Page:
Naturopath and Nutritionist
With summer around the corner, there are a number of lifestyle and nutritional factors which you can implement to aid in achieving healthier summer skin.
• Hopefully with a lot more sunshine hours, you will be able to replenish your Vitamin D levels. Vitamin D can diminish significantly over the colder months, and in fact, supplementing with good levels of Vitamin D during winter is highly recommended (speak to your health practitioner about this).
• If you find it challenging to get adequate Vitamin D from sunshine daily, avoid using moisturisers and makeup which contain SPF as these products will further reduce your Vitamin D absorption.
• If you are sensitive to the sun, even exposing your hands or feet to some sunshine is beneficial, and better than nothing.
• Go for walks when the sun is out, if you can’t get out in nature, doing little things like parking your car further away from your destination (outdoors) will help increase your exposure to sunlight.
• Take advantage of fruits and vegetables in season, eat a range of colours (ideally organic) to ensure a wide variety of antioxidants are consumed.
• Vitamin C is a well known antioxidant due to it’s ability to enhance immune function. However, it’s lesser known action as a collagen enhancer makes it a superb nutrient for healthy skin. Additionally, it aids with wound healing and scar tissue formation. As Vitamin C is sensitive to heat, it is most beneficial to ensure you are including some raw or lightly cooked fruit and vegetables in your diet such as kiwi fruit, citrus fruits, brussel sprouts, broccoli, capsicums, and berries.
• Vitamin A is a popular nutrient for skin. In fact, synthetic vitamin A (retinoids) are used medically to treat acne. It helps to prevent multiple factors which contribute to acne formation including reducing androgens and excess oil, whilst promoting cellular turnover. Cod liver oil and other animal livers actually contain the highest levels of Vitamin A, however if you are not a fan of organ meats or oils, then egg yolks, carrots, sweet potatoes, and kidney beans are other options for you to consider.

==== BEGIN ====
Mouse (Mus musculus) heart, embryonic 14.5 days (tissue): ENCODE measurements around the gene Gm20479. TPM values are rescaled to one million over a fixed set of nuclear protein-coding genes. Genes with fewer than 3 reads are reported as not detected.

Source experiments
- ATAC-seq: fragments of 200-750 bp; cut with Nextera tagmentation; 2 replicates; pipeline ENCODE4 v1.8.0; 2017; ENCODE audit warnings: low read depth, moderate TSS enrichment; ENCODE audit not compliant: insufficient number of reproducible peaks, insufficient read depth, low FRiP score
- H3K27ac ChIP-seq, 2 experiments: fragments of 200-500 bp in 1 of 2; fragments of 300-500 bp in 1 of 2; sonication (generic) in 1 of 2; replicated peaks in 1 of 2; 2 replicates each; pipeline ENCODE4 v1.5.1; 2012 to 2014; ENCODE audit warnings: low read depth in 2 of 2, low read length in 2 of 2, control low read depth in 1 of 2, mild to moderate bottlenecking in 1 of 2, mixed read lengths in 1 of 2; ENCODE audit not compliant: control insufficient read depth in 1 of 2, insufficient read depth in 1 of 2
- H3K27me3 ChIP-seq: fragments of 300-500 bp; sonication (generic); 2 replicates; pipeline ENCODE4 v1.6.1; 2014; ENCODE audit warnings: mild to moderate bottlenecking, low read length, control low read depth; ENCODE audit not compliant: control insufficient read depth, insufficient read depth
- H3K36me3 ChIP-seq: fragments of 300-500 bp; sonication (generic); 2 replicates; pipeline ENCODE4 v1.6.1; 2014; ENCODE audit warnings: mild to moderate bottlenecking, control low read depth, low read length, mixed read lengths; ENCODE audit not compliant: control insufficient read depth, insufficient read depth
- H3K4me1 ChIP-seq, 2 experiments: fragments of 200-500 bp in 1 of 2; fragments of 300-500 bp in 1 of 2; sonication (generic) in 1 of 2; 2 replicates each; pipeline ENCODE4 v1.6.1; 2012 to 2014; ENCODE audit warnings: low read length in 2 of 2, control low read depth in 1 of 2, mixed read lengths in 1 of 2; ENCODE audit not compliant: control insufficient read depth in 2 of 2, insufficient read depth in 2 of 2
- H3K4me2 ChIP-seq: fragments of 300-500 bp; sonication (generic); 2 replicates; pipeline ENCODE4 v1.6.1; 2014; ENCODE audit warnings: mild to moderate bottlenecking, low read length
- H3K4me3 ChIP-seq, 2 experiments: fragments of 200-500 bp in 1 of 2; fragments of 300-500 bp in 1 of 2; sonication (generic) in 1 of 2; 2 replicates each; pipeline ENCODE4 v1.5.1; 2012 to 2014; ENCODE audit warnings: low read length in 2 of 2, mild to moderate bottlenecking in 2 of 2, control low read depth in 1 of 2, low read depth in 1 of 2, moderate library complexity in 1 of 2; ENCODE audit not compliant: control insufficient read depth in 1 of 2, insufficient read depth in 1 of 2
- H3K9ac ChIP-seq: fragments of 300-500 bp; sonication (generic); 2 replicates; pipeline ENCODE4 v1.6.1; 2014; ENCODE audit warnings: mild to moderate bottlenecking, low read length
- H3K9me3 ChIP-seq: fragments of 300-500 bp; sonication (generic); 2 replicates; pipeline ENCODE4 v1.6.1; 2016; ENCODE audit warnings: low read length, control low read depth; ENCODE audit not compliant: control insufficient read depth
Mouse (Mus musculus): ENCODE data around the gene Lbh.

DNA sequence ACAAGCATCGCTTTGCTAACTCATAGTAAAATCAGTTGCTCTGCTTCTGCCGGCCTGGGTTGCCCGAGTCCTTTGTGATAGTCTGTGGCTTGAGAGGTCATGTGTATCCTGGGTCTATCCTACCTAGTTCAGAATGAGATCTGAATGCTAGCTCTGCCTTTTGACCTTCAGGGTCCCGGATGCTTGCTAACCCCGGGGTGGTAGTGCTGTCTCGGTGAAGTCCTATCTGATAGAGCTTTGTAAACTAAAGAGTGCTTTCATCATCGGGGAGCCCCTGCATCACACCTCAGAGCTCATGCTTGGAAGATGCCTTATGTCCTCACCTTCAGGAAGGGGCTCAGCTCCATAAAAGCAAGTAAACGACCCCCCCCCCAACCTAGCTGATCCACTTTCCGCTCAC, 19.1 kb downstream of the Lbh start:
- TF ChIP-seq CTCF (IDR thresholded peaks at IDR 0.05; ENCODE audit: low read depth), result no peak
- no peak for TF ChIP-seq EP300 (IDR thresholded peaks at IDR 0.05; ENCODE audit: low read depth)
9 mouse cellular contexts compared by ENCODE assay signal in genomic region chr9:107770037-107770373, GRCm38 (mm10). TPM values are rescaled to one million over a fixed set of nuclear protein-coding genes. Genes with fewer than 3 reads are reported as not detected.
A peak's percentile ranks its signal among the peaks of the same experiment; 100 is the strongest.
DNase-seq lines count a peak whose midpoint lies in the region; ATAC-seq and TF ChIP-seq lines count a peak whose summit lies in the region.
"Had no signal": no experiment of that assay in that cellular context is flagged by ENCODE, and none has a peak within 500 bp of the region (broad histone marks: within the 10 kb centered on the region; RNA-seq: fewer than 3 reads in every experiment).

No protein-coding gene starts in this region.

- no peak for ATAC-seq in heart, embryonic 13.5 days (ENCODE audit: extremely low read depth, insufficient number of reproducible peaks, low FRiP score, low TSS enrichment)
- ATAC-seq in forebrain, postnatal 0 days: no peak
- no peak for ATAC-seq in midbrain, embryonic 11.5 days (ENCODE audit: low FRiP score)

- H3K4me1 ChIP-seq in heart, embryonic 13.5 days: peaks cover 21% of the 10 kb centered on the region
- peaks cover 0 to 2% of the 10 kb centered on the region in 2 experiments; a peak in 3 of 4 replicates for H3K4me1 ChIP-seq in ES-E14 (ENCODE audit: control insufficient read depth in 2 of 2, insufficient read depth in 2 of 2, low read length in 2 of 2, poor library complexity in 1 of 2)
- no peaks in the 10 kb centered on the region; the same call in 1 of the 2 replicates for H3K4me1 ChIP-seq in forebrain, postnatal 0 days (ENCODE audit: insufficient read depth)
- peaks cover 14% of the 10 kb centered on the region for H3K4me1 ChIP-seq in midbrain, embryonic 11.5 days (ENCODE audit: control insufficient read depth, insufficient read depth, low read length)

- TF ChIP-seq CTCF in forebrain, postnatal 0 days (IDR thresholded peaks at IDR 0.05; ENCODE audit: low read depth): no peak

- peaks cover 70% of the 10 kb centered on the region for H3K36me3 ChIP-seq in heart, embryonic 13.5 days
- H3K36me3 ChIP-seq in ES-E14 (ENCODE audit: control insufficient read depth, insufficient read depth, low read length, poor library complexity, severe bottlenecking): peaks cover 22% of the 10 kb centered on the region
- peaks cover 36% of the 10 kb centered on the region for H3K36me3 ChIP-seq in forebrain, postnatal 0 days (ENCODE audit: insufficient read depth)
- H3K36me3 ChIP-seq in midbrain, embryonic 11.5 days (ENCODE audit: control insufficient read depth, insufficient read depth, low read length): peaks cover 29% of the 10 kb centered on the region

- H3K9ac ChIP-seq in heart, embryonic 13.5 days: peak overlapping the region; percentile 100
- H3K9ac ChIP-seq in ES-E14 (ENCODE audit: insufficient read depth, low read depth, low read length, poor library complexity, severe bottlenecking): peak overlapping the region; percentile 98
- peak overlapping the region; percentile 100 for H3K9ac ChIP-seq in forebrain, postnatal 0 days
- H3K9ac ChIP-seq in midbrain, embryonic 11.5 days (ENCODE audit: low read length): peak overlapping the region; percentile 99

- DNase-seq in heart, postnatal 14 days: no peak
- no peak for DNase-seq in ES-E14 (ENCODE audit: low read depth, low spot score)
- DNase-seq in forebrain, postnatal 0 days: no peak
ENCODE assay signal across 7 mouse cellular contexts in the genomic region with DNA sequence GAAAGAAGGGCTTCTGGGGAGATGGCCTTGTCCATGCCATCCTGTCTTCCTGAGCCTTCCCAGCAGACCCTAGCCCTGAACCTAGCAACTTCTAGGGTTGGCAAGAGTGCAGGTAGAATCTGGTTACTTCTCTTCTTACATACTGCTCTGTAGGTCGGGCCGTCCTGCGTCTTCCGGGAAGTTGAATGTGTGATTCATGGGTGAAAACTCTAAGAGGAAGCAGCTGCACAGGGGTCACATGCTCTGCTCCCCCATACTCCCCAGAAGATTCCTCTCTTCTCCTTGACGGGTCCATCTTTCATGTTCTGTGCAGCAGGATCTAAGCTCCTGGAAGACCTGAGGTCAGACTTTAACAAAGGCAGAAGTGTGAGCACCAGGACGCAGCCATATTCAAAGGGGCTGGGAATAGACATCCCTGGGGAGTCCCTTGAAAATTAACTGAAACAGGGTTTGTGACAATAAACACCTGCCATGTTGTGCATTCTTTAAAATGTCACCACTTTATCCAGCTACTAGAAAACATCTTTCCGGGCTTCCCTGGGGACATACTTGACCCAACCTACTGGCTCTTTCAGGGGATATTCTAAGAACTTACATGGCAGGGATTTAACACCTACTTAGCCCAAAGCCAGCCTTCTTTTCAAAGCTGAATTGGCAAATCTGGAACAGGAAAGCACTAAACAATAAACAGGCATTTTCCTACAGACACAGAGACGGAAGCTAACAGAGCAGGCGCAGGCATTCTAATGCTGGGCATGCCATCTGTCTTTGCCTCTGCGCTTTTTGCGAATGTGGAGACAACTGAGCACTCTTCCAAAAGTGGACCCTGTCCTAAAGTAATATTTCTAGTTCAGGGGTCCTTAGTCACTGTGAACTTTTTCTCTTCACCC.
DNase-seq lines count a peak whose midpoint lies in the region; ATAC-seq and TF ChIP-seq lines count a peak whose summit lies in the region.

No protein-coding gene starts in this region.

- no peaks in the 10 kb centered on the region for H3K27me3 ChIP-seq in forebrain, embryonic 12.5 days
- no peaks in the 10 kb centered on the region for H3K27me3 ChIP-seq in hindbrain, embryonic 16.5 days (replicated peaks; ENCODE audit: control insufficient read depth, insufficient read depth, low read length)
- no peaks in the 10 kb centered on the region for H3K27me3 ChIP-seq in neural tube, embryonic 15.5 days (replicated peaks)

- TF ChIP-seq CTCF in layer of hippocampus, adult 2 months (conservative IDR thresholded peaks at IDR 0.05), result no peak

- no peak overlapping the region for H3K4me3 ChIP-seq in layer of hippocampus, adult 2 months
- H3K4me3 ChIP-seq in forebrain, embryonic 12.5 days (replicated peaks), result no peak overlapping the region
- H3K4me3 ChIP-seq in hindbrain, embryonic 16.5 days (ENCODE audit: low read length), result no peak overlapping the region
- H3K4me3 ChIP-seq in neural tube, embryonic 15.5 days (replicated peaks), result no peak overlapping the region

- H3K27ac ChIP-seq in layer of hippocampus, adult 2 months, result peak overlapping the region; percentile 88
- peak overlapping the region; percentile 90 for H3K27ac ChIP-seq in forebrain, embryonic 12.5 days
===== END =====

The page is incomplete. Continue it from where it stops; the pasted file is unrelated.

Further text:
• Increase your fat intake. Yes, that’s right. Fats are required for supple, and moist skin. Include foods in your diet such as avocado, raw nuts and seeds, grass fed organic meat, and oily fish (salmon, sardines, mackerel). Avoid trans-fats, and hydrogenated oils, usually labelled “partially hydrogenated oils” on product packaging.
• Zinc is an essential mineral for a multitude of biochemical pathways in the body, but with regards to skin, it is anti-inflammatory, and helps with new cell regeneration and growth. Red meats, shellfish and pumpkin seeds are all favourable sources of zinc.
Lifestyle and nutritional factors can contribute significantly towards the wellbeing and condition of your skin. Note that this is not intended to be a substitute for medical advice or treatment. Please seek advice from your healthcare professional if you have any other questions or queries regarding a medical condition.
Kimberly Kushner BHSc (Nutritional Medicine), BHSc (Naturopathy) is a clinical nutritionist and naturopath who aims to provide you with the finest holistic health care. Her approach in assisting you to optimal health is practical, compassionate, empathic, and scientific. Kimberly treats acute and chronic health conditions and her main areas of expertise include, but are not limited to: reproductive health (women’s and men’s), digestive complaints, food allergies, healthy weight management, detoxification, and more.